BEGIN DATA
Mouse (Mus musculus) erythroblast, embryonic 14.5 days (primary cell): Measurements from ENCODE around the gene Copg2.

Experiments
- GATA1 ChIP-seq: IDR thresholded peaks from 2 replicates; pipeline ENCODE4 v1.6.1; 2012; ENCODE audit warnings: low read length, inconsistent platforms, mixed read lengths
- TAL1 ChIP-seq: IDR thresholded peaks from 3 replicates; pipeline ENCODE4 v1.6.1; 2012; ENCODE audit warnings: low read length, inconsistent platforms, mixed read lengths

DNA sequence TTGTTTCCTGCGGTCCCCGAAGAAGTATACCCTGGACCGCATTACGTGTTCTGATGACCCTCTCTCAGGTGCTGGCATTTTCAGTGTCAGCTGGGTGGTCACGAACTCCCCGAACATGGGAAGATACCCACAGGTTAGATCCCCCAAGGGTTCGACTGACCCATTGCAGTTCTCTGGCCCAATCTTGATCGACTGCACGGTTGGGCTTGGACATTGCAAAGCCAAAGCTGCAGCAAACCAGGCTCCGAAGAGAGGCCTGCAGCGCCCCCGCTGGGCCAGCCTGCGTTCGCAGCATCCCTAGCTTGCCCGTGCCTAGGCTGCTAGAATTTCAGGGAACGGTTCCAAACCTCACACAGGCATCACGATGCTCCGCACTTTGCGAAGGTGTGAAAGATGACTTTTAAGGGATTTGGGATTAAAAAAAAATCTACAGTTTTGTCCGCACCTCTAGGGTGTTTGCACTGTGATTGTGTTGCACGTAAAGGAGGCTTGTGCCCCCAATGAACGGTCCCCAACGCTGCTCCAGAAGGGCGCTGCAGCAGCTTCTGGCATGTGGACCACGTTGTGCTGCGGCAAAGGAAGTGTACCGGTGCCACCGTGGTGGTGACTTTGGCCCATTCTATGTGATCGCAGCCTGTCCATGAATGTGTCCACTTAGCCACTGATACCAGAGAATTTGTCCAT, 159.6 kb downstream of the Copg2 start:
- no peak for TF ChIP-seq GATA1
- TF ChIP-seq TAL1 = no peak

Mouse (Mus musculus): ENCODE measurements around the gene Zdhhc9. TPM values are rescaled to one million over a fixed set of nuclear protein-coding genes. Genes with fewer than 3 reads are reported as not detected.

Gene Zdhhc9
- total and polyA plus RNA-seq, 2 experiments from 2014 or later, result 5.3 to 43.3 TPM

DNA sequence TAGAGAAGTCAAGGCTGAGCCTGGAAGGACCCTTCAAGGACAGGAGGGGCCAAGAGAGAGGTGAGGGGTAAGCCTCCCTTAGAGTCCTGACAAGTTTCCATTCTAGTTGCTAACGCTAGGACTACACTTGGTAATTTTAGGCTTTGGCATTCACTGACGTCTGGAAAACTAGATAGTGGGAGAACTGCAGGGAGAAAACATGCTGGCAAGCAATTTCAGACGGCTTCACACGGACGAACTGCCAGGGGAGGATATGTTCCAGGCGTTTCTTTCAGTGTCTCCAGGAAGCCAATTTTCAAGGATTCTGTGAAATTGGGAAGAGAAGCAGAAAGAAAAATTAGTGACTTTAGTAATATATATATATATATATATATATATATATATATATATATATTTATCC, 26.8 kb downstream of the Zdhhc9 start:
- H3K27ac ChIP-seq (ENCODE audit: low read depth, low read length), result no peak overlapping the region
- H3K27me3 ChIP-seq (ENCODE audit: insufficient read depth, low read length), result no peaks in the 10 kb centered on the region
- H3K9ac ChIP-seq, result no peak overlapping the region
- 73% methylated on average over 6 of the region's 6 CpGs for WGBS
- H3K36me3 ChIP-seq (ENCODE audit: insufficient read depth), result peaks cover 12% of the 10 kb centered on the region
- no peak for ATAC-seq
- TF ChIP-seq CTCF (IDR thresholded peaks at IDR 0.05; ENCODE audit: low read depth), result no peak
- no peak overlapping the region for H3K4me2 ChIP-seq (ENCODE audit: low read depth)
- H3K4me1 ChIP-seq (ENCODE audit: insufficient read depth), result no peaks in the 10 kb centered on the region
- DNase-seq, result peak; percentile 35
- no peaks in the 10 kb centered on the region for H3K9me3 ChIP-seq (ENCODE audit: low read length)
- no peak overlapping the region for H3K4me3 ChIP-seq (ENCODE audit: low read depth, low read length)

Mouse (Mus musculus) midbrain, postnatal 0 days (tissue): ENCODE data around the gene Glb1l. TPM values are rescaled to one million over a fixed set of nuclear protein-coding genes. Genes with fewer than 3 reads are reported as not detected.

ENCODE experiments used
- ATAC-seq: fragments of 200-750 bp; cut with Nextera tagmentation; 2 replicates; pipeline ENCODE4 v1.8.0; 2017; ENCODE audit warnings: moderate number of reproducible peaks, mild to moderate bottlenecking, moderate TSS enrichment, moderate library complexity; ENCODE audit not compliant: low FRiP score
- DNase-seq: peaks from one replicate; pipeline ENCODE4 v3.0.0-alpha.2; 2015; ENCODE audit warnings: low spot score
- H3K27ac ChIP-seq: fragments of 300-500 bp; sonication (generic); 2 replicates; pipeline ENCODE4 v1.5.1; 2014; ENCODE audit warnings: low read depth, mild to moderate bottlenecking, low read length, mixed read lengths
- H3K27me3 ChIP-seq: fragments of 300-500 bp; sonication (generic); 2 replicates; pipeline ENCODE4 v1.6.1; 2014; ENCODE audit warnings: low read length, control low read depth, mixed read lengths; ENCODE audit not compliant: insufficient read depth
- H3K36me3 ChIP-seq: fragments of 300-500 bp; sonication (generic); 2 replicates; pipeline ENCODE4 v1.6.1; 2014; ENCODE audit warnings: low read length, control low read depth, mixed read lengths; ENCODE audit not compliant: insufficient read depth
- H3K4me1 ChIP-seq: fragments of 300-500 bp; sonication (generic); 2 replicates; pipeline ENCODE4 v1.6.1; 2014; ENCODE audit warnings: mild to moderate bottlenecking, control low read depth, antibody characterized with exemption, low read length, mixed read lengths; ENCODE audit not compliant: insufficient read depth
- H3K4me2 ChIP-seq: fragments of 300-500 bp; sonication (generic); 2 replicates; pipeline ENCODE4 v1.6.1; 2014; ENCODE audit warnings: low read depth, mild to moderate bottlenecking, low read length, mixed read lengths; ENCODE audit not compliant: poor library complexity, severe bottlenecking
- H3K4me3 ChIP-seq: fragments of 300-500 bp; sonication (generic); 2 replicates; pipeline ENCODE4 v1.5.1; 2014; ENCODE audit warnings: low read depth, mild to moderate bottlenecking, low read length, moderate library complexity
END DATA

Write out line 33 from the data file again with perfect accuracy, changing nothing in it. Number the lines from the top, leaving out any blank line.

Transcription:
- H3K4me3 ChIP-seq: fragments of 300-500 bp; sonication (generic); 2 replicates; pipeline ENCODE4 v1.5.1; 2014; ENCODE audit warnings: low read depth, mild to moderate bottlenecking, low read length, moderate library complexity